“Do your neighbors burn one another alive?” So begins Neal Stephenson’s novel Anathem. If the quote seems strange, that’s because it’s spoken by a man who has been cloistered behind monastery-like walls for a decade. The kicker: this man is a scientist-philosopher – not a religious devout. In the world of Arbre, where the novel is set, history has led to the “Avout” – the scientist-philosophers – being cloistered inside communes while the outside world (called the Saeculum) waxes and wanes. This has lasted for thousands of years, despite several “Sacks” (or infiltrations) of the communes. I don’t want to give too much away here, since discovering the world for yourself is one of the most rewarding things about this book, but the novel centers around and is told by one such Avout who happens to be living at a very important time. The novel’s synopsis calls the time one of “cataclysmic change,” and the story certainly fulfills on that promise.
As has been my habit, I will list the problems I have with this novel first.
Okay, now I’ll list the things I like.
In all seriousness, though, Stephenson’s novel is, to me, incredible. I have read it twice, and after this review I really want to read it again. Elsewhere, I have noted that Stephenson has a tendency to be really long-winded. His descriptions can sometimes tax the reader, and I have listened to several people list this as a problem with Anathem. I won’t deny it. Stephenson sometimes spends entire pages or even several pages listing the dimensions and functions of architecture. But for me, this wasn’t that big of a deal. First off, the novel is on another world – so it stands to reason that I need to know exactly how certain things function to be able to fully appreciate the author’s vision. For example, the cloistered communes are all centered around a gigantic clock. This clock, which is based off of the real-life Millennium Clocks being envisioned by the Long Now Foundation, serves both as a way of keeping time and as a mechanism for opening the Concent’s doors at the appropriate times. This is both important to the novel and really cool, so I both need and want to understand how it works. However, I understand that some people can get so bogged down by Stephenson’s descriptions that they lose interest. It happened to me with Reamde. I just thought that this story was intriguing and unique enough to warrant that much depth.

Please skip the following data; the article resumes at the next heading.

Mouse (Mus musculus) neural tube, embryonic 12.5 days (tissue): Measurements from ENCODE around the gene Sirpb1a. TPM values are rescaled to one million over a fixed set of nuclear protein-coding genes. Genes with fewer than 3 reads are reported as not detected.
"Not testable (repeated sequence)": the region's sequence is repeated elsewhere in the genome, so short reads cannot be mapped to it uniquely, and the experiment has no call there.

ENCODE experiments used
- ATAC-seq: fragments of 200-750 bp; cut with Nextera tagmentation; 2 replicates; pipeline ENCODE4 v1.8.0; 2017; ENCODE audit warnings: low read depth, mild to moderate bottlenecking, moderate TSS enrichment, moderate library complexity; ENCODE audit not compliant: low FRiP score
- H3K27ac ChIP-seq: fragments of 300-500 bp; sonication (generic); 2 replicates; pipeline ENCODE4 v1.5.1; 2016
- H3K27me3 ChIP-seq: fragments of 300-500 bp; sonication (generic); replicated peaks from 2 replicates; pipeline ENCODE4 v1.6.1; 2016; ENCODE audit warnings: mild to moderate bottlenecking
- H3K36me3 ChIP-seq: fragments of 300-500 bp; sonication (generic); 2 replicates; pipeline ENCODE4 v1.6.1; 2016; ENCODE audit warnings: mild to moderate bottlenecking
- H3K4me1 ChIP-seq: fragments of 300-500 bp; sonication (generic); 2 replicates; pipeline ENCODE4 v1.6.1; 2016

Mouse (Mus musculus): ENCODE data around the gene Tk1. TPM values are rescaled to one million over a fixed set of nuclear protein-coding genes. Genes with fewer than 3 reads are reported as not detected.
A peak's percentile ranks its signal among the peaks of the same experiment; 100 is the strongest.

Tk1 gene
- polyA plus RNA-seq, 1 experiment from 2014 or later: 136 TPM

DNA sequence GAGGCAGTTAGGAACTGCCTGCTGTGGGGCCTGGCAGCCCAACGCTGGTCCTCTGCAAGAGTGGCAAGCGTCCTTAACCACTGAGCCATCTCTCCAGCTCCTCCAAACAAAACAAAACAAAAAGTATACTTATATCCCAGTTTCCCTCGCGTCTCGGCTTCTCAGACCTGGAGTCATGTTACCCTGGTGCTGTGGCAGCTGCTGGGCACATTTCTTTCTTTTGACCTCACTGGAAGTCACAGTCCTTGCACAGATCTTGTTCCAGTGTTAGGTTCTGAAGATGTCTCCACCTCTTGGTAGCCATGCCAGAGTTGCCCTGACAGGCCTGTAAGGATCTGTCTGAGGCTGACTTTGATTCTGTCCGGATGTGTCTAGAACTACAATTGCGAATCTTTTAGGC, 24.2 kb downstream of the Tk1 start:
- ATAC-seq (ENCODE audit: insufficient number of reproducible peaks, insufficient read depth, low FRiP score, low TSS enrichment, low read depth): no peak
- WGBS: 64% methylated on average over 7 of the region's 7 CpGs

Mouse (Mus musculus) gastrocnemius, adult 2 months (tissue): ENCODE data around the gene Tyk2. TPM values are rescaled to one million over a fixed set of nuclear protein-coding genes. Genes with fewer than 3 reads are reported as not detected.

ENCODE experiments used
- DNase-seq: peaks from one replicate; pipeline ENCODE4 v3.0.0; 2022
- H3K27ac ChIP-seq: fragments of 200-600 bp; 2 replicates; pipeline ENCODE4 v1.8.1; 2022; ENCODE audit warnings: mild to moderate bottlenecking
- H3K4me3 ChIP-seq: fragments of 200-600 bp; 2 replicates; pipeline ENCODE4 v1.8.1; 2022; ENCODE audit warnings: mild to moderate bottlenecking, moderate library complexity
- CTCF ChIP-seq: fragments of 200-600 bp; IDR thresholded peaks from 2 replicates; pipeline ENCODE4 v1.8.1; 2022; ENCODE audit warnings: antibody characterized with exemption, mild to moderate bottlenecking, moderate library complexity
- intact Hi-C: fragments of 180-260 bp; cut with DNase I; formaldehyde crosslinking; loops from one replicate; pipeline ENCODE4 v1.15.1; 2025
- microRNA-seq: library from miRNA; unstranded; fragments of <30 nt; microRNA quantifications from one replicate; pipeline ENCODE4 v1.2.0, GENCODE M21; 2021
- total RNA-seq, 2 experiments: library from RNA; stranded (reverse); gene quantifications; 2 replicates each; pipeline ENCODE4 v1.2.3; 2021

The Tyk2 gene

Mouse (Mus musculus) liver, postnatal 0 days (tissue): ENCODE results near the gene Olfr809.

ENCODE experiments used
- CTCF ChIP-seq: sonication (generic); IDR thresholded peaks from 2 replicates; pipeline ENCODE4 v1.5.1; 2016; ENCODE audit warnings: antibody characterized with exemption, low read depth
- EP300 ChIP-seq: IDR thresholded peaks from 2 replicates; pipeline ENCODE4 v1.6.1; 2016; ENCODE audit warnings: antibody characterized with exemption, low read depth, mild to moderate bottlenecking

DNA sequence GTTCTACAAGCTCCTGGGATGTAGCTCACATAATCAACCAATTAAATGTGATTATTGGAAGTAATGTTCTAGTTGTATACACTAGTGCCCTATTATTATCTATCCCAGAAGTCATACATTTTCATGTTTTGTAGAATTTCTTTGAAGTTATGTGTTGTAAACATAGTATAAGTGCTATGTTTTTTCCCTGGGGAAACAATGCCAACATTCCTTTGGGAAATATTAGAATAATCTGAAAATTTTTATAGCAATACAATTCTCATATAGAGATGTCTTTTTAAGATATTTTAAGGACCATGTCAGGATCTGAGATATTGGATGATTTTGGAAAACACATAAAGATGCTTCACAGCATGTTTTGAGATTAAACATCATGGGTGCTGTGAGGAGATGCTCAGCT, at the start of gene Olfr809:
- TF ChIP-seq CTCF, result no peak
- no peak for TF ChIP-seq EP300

And trust me, there is depth here. Stephenson has created the history of an entire world, dating back thousands of years. Not only does this apply to the Avouts’ history, but also to the histories and theologies and technologies of the Saeculum. Several religions are also thrown into the mix. And, since the story is told through the eyes of one of these Avout, Stephenson also creates little lessons in science and philosophy called “calcas” that explain the way that the Avout understand the world. I have heard this novel hailed as an ode to science, philosophy, math, and technology, and I think that’s perhaps the best description that can be given for it. But be assured that Stephenson is really adept at handling all of this depth. Always, the story moves along. Always, the characters are developing and learning new things about themselves and the world around them. So for me, it works.
I will say as a sort of caveat that there is a significant section in which the characters are traveling that I personally thought went on a little too long. But other than that, I think this novel is as close to perfect that one can get when reading a work of speculative fiction.
The closest thing that I can compare Anathem to is Frank Herbert’s Dune (Stephenson even had to include a Dune-style glossary in the back to list certain words). I haven’t yet read all the Dune books, but the first one has a lot of the same feel that Anathem has. It comes as no surprise, then, that the Boston Globe has called Anathem “a daring feat of speculative fiction.” I would not disagree.